History of AAPT — Laboratories and Lecture Demonstrations

Meanwhile a memorial of another kind was established to honor Lloyd W. Taylor of Oberlin College, a charter member and President of the Association 1943-45, who lost his life in a mountain climbing accident in 1948. This memorial was a manual of advanced laboratory experiments in physics. Authorized in 1951 but beset with numerous delays, The Lloyd William Taylor Manual of Advanced Undergraduate Experiments in Physics came off the press in June 1958. The book, produced by a committee chaired by T.B. Brown, contains experiments developed by teachers from their own laboratory experience. This volume was supplemented by the Novel Experiments in Physics (AAPT, Stony Brook, NY, 1964 and 1975).

Valuable committee reports and conference recommendations have appeared in AJP; lengthy items have appeared separately as occasional publications of the AAPT Executive Office. Among the significant AJP reports has been that of the Coulomb’s Law Committee, which appeared in January 1950. The Committee had been appointed in 1944 to examine the problems associated with fundamental concepts in electricity and magnetism, and its findings and recommendations were aimed toward eliminating textbook errors and encouraging clear and accurate formulations.

William C. Kelly

William C. Kelly inspects entry in the  first Apparatus Competition in 1959.
Courtesy of the AIP Emilio Segrè Visual Archives

AAPT's Committee on Apparatus for Educational Institutions has a long history of contributions. Two of the early leaders were Sanborn C. Brown of MIT and William C. Kelly, then at the University of Pittsburgh and later head of the Educational and Manpower Division of the American Institute of Physics. During 1956-57 an intensive study of apparatus used in physics teaching was carried out, and important recommendations were made. Drawings of apparatus, prepared under the direction of the Committee, appeared in AJP in 1960-63, and a book entitled Apparatus Drawing Project was produced in 1960. The author of the book, published by Plenum Press, was Robert C. Marcley, who was also responsible for the drawings appearing in AJP. Two additional publications came out in 1961, A Survey of Teaching Apparatus in Physics and a book of AJP reprints called Apparatus for Physics Teaching. [A later book with a similar title, Apparatus for Teaching Physics, published in 1972, consisted of reprints from The Physics Teacher (TPT). Another book with the same title and also consisting of TPT reprints was published in 1999.]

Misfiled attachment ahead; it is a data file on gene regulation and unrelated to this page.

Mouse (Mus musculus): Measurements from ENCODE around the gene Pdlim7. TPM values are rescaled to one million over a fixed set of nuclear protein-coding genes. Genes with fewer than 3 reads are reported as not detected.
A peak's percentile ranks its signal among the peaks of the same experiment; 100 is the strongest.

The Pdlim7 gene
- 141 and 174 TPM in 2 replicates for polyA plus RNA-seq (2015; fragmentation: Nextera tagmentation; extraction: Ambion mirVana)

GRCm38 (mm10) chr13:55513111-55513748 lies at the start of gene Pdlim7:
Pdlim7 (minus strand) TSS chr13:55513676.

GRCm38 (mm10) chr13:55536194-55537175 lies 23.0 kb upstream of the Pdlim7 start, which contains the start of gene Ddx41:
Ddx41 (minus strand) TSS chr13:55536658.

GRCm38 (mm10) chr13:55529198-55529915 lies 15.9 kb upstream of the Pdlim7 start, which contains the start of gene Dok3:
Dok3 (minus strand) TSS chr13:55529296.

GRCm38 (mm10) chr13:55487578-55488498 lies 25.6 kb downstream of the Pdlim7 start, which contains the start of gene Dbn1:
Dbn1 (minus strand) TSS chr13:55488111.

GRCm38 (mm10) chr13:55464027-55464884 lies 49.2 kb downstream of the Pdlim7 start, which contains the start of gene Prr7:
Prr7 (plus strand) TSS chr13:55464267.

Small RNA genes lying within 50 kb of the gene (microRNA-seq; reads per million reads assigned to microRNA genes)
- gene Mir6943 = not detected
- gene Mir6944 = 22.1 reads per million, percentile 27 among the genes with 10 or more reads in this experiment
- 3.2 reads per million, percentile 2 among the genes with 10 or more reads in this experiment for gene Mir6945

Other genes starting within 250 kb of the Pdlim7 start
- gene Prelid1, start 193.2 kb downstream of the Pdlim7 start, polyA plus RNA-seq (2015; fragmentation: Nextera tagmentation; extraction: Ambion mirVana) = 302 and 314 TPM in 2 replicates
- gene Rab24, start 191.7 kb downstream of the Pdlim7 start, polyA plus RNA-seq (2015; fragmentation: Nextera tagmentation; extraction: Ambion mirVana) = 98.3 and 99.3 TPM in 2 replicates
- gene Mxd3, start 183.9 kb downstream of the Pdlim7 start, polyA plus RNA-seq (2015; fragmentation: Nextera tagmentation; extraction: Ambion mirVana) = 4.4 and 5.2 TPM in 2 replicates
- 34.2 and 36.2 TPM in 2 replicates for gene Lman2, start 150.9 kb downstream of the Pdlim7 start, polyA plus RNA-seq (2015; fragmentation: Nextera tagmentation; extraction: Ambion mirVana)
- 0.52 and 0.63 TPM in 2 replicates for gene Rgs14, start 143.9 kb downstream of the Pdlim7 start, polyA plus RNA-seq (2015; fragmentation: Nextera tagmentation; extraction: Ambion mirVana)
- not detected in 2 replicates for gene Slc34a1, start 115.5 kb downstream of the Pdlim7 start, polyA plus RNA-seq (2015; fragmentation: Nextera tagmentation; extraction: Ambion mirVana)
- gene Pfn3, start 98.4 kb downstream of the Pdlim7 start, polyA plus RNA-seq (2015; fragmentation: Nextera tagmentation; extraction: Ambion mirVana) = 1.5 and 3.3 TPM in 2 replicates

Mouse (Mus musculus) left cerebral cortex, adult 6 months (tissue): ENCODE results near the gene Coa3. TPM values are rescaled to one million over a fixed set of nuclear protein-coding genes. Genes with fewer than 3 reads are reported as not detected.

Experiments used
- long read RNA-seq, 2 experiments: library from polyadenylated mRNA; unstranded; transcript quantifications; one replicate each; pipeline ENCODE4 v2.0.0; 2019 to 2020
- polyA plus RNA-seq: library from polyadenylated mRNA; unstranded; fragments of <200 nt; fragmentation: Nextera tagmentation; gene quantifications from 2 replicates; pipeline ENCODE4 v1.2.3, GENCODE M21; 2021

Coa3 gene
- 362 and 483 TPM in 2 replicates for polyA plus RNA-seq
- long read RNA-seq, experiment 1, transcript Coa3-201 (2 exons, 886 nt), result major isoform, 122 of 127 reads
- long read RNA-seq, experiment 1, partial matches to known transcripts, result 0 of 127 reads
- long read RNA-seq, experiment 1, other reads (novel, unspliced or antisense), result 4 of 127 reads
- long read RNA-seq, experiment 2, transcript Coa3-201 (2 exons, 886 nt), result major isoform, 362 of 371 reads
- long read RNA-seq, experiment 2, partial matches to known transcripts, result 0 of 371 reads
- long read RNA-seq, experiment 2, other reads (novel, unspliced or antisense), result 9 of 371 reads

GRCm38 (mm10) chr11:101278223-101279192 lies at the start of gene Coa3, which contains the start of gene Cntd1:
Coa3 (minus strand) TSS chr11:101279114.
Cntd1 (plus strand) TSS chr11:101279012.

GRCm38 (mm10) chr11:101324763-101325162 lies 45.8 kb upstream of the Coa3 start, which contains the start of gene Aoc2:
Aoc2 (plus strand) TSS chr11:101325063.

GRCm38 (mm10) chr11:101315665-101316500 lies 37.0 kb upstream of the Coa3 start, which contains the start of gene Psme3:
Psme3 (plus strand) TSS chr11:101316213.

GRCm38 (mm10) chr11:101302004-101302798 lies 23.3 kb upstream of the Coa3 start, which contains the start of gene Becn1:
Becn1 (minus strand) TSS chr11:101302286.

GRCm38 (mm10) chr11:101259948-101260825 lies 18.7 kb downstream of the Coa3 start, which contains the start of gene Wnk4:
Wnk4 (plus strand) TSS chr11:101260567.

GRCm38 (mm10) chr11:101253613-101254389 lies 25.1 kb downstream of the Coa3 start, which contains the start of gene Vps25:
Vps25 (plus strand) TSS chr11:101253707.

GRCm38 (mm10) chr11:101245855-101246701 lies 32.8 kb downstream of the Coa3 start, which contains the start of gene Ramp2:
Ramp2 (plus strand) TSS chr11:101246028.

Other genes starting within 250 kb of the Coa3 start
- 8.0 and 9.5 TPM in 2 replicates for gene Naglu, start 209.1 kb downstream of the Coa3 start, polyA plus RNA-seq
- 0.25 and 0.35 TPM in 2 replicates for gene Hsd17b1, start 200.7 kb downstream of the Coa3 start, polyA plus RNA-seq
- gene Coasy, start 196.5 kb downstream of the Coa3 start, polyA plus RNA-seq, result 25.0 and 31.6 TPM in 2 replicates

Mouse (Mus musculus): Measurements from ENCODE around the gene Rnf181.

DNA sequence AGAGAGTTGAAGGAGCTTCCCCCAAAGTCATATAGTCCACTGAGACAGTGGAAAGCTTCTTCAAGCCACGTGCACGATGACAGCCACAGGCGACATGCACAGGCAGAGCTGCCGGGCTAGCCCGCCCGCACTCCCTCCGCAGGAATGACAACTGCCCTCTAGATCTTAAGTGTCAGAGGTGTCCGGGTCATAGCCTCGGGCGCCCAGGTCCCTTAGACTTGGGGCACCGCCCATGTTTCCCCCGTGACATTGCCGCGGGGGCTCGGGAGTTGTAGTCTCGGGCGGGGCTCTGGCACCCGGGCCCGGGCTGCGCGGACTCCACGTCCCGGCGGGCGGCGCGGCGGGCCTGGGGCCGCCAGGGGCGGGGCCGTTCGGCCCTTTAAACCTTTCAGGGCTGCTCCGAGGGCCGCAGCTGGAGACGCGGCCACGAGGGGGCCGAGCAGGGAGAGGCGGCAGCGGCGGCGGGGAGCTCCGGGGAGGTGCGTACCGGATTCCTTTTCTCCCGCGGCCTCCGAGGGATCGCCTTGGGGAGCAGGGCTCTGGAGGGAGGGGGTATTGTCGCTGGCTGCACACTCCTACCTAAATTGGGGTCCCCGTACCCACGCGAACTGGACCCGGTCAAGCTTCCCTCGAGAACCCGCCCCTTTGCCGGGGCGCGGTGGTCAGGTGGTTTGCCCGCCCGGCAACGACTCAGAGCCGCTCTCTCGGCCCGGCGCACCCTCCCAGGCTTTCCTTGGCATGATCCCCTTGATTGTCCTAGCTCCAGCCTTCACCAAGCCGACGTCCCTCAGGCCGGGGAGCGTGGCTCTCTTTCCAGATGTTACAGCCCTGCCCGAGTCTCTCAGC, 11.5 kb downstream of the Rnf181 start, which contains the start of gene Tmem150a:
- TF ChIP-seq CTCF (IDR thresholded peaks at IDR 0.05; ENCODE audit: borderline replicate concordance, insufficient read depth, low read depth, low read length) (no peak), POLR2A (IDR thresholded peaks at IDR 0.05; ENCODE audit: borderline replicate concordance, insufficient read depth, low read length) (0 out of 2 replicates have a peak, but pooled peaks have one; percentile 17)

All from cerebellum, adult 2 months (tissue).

a first prize winner at the Apparatus competition of 2104 at the University of Minnesota.  Negative Ion Gun, Tom Senior, Loyola University, Chicago, IL.The Apparatus Committee arranged for the first Competition for New and Improved Apparatus to be held at the annual APS-AAPT meeting in 1959. Early competitions that followed were led by F.E. Christensen of St. Olaf College who arranged for subsequent descriptions of winning entries in AJP. Apparatus competitions were an important experimental physics feature of alternate annual meetings in subsequent years, while they are now typically held at each summer meeting.